Derived Model Analysis: Detecting J2EE Problems Before They Happen
Pages: 1, 2, 3

DMA Example

To look at how the abstraction mechanisms of DMA allow construction problems to be detected and explained let's look at it operating on a sample application. We will aim to show how we can identify a pattern of application and framework components that indicates a problem. We will then show how the problem can be visualized and explained back to the source level by exploring the model at the point of detection.

Example application

Figure 2 shows a simple Web-based order processing example that accepts orders and processes them in the following manner:

  • An order invoice is created and queued using JMS to an existing invoice service to create and process the invoice.
  • The order details are queued using JMS to an order processing system to separately process and deliver the order.

Figure 2
Figure 2: Example order form

However there is a problem: The invoices do not arrive at the invoice processing application although the order entries are processed correctly.

Monitoring the application

To monitor the sample application we will run the BEA WebLogic Server from our DMA analyzer, called eoSense, which consists of a server agent and a client. The agent constructs and checks the abstract model as WebLogic Server executes. When a problem is detected, the agent signals an alert to the client.

Transaction-related alerts

Running the example application results in the initial alerts being detected (after several less serious alerts), as shown in Figure 3.

Figure 3
Figure 3: Sample alerts

Looking at the alerts in more detail:

  • A JMS message sent inside a JTA transaction using a non-XA Connection - A JMS connection created from a non-XA factory was used to create a JMS session and sender. The sender was then used with the context of a JTA transaction. This may indicate an XA JMS connection should have been used instead.
  • Mixed transactions - The JMS sender has been used from a JMS session marked as transacted, but a JTA transaction is already active on the current thread.

DMA visualization

When the Mixed Transaction alert is recorded a diagram of the ERA model allows the context of the problem to be understood. In eoSense this is called the Server View, and an image of the Server View is shown in Figure 4.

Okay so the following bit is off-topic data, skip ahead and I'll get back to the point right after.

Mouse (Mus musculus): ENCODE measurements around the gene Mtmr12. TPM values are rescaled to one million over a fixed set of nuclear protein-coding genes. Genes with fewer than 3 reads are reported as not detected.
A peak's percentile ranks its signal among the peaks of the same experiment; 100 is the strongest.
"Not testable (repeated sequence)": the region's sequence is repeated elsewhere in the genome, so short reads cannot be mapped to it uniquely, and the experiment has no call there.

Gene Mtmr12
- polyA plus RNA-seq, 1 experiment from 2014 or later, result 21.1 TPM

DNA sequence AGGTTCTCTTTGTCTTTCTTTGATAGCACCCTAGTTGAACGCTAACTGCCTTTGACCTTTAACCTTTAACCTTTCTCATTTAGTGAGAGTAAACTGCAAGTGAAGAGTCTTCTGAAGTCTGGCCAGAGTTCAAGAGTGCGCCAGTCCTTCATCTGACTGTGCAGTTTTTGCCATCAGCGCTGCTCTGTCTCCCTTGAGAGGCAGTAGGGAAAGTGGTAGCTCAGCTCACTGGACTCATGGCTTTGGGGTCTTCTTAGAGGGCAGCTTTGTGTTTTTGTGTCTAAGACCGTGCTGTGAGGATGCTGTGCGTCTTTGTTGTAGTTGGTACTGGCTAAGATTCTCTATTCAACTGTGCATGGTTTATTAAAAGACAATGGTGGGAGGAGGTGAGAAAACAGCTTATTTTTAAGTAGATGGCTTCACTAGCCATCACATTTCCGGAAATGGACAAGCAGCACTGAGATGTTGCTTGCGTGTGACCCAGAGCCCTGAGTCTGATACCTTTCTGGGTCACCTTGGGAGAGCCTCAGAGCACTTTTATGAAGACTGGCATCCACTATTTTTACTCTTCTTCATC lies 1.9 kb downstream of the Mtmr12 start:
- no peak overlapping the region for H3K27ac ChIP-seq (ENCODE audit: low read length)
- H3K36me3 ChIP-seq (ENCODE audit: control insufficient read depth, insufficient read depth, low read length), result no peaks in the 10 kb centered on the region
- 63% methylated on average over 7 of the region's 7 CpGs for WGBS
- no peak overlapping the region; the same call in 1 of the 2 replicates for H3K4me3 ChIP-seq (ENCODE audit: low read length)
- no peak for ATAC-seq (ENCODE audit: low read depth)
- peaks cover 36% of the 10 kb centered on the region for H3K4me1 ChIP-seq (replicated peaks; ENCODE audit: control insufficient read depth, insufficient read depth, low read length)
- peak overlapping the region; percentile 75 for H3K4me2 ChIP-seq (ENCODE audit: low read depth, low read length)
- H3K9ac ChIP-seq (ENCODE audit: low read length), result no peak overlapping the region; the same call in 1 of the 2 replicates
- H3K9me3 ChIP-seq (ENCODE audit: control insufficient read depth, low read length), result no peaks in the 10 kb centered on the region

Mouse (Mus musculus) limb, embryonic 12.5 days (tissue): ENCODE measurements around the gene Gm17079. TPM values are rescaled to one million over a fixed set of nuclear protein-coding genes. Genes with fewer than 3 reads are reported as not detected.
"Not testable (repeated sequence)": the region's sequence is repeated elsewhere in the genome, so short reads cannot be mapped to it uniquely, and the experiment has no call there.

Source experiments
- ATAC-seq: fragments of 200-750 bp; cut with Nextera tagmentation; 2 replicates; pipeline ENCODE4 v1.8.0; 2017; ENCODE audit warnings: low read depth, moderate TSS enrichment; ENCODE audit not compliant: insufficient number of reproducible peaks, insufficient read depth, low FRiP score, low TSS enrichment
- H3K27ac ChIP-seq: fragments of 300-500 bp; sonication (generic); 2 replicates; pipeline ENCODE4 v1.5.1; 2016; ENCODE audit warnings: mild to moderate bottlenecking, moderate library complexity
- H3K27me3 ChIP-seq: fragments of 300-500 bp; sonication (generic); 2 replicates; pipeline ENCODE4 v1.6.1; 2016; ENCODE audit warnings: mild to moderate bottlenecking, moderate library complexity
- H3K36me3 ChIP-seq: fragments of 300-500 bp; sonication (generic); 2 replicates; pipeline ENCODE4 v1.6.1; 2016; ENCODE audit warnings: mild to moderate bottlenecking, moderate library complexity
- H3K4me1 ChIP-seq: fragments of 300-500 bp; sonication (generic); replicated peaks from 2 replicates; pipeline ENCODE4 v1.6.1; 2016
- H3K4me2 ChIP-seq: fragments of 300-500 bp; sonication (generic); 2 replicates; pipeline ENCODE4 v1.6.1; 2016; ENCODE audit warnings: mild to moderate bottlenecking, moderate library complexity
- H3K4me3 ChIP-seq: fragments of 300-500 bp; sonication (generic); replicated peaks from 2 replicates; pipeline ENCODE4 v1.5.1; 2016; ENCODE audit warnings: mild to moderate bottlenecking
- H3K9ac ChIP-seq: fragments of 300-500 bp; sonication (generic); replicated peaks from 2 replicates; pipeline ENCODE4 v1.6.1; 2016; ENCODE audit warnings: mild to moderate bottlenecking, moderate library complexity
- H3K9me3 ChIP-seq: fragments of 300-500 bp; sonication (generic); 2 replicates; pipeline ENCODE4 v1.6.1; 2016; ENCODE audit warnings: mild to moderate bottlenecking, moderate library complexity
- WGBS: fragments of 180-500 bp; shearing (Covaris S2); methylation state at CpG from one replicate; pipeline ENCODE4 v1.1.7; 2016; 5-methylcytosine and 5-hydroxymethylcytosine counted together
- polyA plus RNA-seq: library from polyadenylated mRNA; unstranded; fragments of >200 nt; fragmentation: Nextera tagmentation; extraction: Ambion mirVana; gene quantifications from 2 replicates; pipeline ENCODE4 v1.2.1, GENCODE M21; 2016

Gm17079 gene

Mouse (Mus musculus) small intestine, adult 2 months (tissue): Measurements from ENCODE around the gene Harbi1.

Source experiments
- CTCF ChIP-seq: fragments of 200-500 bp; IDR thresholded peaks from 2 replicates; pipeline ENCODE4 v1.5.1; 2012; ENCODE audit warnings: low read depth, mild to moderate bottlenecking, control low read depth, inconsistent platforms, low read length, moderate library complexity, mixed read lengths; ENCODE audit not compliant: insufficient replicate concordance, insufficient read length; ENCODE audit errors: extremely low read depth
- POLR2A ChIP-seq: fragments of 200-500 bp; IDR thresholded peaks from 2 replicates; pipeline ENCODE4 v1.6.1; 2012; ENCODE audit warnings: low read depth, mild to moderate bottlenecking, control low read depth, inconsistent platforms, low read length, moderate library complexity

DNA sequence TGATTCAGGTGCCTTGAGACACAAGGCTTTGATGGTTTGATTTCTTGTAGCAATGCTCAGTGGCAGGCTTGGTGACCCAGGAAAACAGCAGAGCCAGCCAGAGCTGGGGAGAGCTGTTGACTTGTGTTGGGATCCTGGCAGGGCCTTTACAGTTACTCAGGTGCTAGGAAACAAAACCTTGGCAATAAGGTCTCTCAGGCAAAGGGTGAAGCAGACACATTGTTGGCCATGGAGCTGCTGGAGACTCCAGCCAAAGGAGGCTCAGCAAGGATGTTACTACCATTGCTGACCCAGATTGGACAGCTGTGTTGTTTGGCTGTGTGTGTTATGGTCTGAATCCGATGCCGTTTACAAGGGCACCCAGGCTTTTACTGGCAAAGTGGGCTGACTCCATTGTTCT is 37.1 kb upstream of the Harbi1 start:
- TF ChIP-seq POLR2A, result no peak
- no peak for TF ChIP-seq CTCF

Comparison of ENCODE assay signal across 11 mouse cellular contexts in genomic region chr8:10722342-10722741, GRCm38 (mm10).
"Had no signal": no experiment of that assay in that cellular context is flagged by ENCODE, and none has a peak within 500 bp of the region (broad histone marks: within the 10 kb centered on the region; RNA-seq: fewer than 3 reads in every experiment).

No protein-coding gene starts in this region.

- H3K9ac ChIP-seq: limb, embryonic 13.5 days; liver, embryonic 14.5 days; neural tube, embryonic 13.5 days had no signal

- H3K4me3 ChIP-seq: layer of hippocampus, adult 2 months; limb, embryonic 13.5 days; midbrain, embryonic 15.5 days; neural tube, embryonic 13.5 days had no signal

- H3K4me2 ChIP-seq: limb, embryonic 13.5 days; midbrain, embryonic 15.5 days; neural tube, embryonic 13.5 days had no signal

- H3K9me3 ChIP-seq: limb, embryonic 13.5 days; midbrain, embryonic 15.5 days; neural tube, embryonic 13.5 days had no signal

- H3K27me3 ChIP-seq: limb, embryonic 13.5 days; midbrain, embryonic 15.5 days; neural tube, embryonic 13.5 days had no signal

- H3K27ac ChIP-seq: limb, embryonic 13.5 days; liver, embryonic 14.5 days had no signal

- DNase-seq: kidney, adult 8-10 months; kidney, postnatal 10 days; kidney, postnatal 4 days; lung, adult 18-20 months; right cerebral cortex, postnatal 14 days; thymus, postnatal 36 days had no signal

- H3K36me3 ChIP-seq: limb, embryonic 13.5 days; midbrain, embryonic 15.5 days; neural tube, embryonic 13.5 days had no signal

Figure 4
Figure 4: Entities and relationships in the server view for the mixed transactions alert (click the image for a full-size screen shot)

We can see there are two active transactions, one linked to the Order Processing servlet and the other linked to a JMS session. We can also see that the Order Processing servlet has communicated with two JMS Senders. Figure 5 shows diagrammatically the named key entities and relationships from Figure 4.

Figure 5
Figure 5: Diagram of entities and relationships at the mixed transactions alert (click the image for a full-size screen shot)

  • Two in-flight transactions are held by the Transaction Manager
  • An "Initiated By" relationship exists between the OrderProcessingExample servlet and Transaction 1.
  • An "Initiated By" relationship exists between the JMS Session 1 and Transaction 2.
  • The OrderProcessingExample servlet has sent two Messages: a "Has_Called" relationship to JMS Sender 1, which is attached to the Order JMS Destination, and a "Has_Called" Relationship to JMS Sender 2, which is attached to the Invoice JMS Destination.

Note: This example is not an endorsement of initiating JTA transactions in servlets. That's another doubtful practice, and one that eoSense can also detect, but it's simpler to show the example this way.

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